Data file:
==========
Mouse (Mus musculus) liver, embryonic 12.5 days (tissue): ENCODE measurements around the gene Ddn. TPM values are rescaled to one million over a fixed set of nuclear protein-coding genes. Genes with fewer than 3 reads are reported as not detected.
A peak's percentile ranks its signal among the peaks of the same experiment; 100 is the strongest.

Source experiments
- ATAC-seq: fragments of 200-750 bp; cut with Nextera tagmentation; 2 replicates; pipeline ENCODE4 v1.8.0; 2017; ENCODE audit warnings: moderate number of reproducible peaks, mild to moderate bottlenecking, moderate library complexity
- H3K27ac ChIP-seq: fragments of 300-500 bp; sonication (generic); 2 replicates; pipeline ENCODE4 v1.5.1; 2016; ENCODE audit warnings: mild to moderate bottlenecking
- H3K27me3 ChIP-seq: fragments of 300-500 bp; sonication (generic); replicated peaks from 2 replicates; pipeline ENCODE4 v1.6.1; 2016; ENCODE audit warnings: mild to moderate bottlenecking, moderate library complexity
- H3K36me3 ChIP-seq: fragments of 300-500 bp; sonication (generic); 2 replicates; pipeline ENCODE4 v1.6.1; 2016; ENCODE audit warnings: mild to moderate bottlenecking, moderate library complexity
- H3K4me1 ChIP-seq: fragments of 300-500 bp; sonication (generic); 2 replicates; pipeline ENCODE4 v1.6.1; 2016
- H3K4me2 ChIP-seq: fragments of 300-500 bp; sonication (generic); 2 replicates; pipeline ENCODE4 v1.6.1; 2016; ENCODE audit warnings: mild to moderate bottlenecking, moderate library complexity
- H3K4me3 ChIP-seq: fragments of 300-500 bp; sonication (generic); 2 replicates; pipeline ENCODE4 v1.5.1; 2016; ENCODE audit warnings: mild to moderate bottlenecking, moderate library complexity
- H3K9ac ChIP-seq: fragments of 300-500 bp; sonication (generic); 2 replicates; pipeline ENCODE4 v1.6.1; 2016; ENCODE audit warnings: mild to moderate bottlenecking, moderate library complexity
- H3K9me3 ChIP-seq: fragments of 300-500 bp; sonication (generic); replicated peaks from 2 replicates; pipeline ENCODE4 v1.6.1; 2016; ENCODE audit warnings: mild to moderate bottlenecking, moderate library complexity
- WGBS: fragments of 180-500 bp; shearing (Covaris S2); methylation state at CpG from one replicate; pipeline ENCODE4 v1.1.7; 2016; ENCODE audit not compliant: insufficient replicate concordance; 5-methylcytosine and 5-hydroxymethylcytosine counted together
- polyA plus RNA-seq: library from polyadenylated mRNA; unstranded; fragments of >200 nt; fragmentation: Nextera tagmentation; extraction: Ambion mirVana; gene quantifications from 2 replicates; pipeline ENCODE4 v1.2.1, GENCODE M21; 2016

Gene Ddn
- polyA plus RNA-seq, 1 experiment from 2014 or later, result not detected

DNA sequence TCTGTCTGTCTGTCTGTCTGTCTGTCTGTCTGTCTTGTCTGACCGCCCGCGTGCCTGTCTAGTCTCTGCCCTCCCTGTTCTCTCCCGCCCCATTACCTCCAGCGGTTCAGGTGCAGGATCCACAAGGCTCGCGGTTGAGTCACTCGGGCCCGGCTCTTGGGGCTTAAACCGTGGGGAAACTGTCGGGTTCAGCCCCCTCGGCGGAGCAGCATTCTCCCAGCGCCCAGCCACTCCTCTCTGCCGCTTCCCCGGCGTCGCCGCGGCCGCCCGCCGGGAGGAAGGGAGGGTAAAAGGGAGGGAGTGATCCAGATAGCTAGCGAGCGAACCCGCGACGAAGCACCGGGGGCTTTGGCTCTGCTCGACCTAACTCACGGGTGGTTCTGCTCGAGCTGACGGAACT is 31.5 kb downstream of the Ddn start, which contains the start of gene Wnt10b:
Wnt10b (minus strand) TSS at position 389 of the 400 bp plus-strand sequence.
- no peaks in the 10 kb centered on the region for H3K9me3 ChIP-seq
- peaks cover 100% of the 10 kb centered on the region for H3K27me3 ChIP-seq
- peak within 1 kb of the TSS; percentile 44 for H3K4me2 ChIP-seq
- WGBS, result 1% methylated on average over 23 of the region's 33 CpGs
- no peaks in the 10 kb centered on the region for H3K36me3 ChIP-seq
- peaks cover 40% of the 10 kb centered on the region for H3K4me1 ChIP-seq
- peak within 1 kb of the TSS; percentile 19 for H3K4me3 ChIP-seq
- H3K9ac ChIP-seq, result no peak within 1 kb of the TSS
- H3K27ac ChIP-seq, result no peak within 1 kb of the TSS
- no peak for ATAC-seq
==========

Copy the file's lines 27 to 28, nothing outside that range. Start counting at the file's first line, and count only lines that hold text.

- H3K27ac ChIP-seq, result no peak within 1 kb of the TSS
- no peak for ATAC-seq